I headed to Philly this weekend for a much-anticipated three-day trip, the main focus of which was to see Chris Cornell perform at the Electric Factory on Sunday evening. I had also figured on taking my bike and getting in a ride along the Schuylkill River Trail on Saturday, but the weather forecast was iffy and my bike was filthy, so that plan was scratched at the last minute. I threw a bag of clothes, my camera, and myself in the car Saturday morning and headed off into traffic that felt like a weekday rush hour. An accident on the bridge over the Susquehanna River and a whole freaking lot of cars on the road ended up stretching the 2.5 hour drive to 4 and putting my mood on edge.
Driving into Philly, though, things began to turn around. Once on the city streets, I began seeing bicycles everywhere. The streets of downtown Philly have a dedicated bicycle/bus (what a safe combo!) lane during rush hour, and the narrowness of the streets seems to keep auto traffic at reasonable speeds. I could easily see myself cruising those streets, and immediately wished I had taken the time to clean my bike and braved the weather report.
Ah well. Instead, after checking into the excellent Club Quarters hotel, I set out to explore.
I ended up wandering around for as many hours as I had driven, from Center City over to the Old City and back, stopping to chill out in a few great parks here and there. The parks in Philly really are refuges, with tall, very old, amazingly healthy trees. It was surprising to see such majestic sycamores in the middle of a crowded city. Of the parks, my favorite was Rittenhouse Square, which is a wonderful place to sit and soak up some atmosphere. The square is obviously a popular hangout for the local hippie/yuppie crowd. People were painting, playing guitar, having Saturday evening picnic dinners, even getting married over in a corner of the park. I sat for a long while watching an older gentleman wade around in one of the fountains creating huge iridescent bubbles. He was so intent on what he was doing, and it was cool to watch people approach and break into smiles as they saw the bubbles floating and bursting over the pool of the fountain.
A group who sat down near me and pulled out great looking carry-out dinners directed me what turned out to be the perfect spot for dinner: A teeny little hole in the wall @ 21st and Walnut called Tampopo. On the way there, I was able to catch up on the Tour de France individual time trial stage that had taken place that day when I overheard a guy explaining it to his girlfriend and joined their conversation as we walked down the street. After ordering the Tuna Bi-Bim-Bop (sashimi tuna over brown rice, cucumber, jicama and avocado, with a sweet/spicy sauce- very tasty) I settled down at a table next to three guys who were deep in discussion of the intricacies of Dungeons and Dragons. It was a bit easier to refrain from jumping into that conversation, though it was a kick to listen to. After dinner, on the way back to the hotel, I found a great little used book shop called Whodunit? and picked up a few irresistible finds. It wasn't at all the day that I had originally planned, but turned out to be a string of nice little individual moments that left me a very happy camper.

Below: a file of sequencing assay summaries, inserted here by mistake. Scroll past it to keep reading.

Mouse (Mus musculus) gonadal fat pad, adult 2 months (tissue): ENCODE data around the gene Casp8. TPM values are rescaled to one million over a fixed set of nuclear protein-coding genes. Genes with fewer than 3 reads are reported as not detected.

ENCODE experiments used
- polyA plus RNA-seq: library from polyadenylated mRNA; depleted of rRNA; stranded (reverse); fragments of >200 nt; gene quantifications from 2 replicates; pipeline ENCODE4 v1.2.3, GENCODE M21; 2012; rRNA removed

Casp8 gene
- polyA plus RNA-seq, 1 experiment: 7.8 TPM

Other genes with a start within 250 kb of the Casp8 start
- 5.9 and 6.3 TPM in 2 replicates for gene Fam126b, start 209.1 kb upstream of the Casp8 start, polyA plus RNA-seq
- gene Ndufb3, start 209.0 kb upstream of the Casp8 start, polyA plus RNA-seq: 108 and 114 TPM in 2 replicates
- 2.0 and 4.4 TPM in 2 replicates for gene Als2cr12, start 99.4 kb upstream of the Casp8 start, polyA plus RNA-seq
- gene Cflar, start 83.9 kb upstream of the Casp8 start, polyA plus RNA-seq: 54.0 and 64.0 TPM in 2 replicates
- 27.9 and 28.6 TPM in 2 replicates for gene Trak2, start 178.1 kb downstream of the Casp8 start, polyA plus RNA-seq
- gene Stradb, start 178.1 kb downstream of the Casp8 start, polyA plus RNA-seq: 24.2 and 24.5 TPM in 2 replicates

Philly really has what I consider to be true diversity. There's the typical inner-city, hip-hoppie, African-American contingency, there are business types, yuppies, hippies and punks, and sprinkled over them all are tourists from every culture imaginable. There are high-tone, very chi-chi restaurants just a block over from dollar stores and human-hair wig shops. There's a strong artistic bent, as well, considering the place is chock-full of art schools and museums.
And there's the tremendous history of the place, which really is amazing when you look below the veneer of tourist schlock. I found that I feel much more at home in Philly than I do in DC. DC's all business, from tourism to banking to politics, and the false polish allows scant space for anything edgy or gritty. Philly's more like Baltimore in that it's found a way to comfortably blend polish with a rougher edge. It's got history, character, beauty and flavor in spades. Just gotta find a good tea shop there...
Sunday's tale to follow--